Wireless application protocol is ''the new world wide wait'', in the opinion of Intel's local general manager, David Bolt.
In fact, in an IT 2000 speech yesterday he predicted that WAP would need to undergo a further five years development before consumers were able to reap any benefits from the much publicised mode of mobile communication. Currently, it took up to 15 minutes for a WAP phone user to successfully check share prices from their handset, he said.
Bolt cited WAP as an example of the need for all businesses to "start afresh" in their implementation of networking and infrastructure according to what he called a "customer-centric" business model.
He encouraged businesses to ensure that all electronic processes, including numbering and codifying systems, were perfectly aligned throughout the entire business. "Re-architect everything," he urged.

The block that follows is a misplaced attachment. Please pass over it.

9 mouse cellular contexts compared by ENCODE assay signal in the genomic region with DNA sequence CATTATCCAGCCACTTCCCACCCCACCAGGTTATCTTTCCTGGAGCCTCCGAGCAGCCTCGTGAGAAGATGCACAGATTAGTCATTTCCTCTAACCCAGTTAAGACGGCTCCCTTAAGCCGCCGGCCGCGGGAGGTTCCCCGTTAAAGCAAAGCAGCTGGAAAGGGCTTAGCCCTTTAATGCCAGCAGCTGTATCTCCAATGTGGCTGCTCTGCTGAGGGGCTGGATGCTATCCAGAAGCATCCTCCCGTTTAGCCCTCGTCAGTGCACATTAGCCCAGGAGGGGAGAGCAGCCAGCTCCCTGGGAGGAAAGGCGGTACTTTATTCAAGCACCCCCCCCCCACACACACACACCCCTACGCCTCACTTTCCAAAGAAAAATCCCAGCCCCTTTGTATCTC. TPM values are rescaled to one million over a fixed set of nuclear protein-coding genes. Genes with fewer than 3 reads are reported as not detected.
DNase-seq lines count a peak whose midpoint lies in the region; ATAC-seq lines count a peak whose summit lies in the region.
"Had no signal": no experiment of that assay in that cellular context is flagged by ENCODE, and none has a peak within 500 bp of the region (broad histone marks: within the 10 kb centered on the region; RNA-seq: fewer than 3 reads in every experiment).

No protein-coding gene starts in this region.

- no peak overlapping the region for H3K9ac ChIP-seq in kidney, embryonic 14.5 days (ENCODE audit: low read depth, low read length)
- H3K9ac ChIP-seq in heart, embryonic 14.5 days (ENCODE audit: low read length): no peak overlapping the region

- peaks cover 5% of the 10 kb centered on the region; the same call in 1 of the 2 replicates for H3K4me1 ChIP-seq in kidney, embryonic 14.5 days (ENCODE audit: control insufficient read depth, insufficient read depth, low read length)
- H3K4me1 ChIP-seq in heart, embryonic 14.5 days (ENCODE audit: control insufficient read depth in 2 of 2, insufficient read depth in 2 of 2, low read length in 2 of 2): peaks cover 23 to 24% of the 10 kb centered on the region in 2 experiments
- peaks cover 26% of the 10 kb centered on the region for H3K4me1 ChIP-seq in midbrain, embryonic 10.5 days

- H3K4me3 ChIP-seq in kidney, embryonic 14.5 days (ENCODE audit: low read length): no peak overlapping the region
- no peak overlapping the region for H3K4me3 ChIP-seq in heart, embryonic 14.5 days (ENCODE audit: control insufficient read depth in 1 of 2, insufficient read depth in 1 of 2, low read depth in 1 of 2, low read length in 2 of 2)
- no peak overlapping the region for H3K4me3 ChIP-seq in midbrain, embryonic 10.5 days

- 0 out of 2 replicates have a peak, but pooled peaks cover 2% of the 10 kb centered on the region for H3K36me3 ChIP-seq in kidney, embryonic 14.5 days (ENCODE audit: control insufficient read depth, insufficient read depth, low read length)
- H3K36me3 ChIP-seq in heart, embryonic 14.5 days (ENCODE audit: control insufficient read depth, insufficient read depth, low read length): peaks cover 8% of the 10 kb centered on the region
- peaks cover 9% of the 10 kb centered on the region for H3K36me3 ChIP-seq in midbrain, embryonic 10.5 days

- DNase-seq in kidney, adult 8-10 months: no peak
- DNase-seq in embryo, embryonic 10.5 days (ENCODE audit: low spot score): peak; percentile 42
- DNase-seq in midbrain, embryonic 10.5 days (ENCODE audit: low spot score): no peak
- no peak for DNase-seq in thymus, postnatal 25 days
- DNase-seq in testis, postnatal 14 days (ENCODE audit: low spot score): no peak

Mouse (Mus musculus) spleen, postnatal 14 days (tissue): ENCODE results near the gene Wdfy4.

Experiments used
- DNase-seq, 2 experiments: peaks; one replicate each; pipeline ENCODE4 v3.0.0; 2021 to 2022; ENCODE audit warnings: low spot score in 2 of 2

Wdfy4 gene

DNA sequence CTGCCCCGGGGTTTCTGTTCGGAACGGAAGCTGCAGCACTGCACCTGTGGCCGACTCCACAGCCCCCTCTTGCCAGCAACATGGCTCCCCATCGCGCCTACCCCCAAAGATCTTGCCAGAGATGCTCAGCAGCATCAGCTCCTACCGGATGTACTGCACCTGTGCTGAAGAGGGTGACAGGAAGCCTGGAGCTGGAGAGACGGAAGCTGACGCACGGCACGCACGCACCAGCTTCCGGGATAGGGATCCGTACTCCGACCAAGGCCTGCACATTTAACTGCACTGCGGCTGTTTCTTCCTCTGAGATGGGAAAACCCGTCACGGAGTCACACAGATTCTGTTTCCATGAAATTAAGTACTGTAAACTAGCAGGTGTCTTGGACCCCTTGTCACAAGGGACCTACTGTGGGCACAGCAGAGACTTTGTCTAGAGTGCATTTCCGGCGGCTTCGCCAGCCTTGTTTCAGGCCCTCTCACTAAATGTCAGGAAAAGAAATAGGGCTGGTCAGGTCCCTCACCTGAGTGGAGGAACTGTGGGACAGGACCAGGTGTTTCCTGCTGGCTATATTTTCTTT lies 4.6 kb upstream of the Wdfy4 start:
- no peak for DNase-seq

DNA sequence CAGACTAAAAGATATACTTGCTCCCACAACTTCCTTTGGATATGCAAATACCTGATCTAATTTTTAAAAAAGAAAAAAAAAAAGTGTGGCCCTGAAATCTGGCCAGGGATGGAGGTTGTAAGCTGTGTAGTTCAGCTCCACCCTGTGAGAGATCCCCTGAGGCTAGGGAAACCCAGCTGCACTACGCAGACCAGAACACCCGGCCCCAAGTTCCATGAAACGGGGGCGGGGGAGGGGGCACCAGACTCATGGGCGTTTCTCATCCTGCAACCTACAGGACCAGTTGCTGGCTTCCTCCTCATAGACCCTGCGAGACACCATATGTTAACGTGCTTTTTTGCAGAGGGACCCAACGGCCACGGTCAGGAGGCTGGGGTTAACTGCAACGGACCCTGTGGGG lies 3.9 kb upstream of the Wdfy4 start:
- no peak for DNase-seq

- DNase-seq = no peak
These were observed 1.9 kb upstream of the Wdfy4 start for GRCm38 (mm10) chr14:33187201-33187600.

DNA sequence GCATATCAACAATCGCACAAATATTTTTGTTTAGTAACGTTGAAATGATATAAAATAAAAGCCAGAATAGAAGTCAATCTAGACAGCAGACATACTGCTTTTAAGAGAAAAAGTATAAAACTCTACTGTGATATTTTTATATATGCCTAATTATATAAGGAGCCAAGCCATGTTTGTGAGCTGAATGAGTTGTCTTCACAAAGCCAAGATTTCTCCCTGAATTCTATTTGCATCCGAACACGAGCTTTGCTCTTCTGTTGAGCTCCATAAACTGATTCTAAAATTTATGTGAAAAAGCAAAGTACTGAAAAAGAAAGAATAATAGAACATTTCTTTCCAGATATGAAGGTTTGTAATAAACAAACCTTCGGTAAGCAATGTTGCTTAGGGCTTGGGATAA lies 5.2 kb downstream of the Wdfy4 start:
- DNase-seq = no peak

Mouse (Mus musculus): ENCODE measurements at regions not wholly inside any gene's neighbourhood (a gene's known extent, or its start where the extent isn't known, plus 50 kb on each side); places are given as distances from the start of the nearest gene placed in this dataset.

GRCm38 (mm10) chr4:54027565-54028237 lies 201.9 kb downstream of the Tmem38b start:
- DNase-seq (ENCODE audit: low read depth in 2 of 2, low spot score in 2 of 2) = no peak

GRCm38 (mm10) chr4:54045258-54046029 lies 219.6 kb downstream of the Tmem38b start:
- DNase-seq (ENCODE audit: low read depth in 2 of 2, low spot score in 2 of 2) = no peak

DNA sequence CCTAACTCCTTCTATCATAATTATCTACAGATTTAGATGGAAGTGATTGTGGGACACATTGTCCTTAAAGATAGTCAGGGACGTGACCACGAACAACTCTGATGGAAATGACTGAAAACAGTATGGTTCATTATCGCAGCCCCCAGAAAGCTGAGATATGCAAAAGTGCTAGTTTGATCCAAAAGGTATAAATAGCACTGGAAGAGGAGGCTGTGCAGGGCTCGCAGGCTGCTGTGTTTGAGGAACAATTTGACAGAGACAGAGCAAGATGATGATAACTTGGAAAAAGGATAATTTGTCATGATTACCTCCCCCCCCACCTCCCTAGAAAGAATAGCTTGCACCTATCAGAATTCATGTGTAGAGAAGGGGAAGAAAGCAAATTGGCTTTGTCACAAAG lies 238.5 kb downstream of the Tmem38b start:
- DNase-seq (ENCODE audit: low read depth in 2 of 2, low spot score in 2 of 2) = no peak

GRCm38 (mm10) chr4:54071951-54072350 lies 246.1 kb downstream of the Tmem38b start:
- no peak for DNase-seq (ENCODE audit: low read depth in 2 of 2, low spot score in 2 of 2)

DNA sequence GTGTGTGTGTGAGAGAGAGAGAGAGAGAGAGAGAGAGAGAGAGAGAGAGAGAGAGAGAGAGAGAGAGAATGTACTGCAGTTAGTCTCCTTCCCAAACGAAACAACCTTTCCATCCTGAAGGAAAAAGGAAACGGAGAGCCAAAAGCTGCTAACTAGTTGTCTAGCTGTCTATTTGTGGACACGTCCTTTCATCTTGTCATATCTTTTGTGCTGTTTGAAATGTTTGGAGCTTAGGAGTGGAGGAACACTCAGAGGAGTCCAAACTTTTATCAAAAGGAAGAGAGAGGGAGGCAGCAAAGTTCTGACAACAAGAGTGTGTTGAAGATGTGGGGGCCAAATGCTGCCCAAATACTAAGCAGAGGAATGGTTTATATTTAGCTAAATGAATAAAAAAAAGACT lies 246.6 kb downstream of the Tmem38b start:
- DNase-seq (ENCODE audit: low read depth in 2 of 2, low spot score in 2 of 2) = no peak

Previously, Bolt said, companies had been reluctant to reimplement their ecommerce systems and infrastructure. Many organisations had settled for add-ons of new technologies to existing systems. "All those who didn't are saying 'I wish we started afresh'," he mused.
Intel, itself, was "a couple of years away" from such an infrastructure, he admitted.
Bolt said Intel's Australian operation was currently drawing $40 million per month in business-to-business internet transactions - a figure which he said placed his company in the top "two or three" ecommerce companies in the world.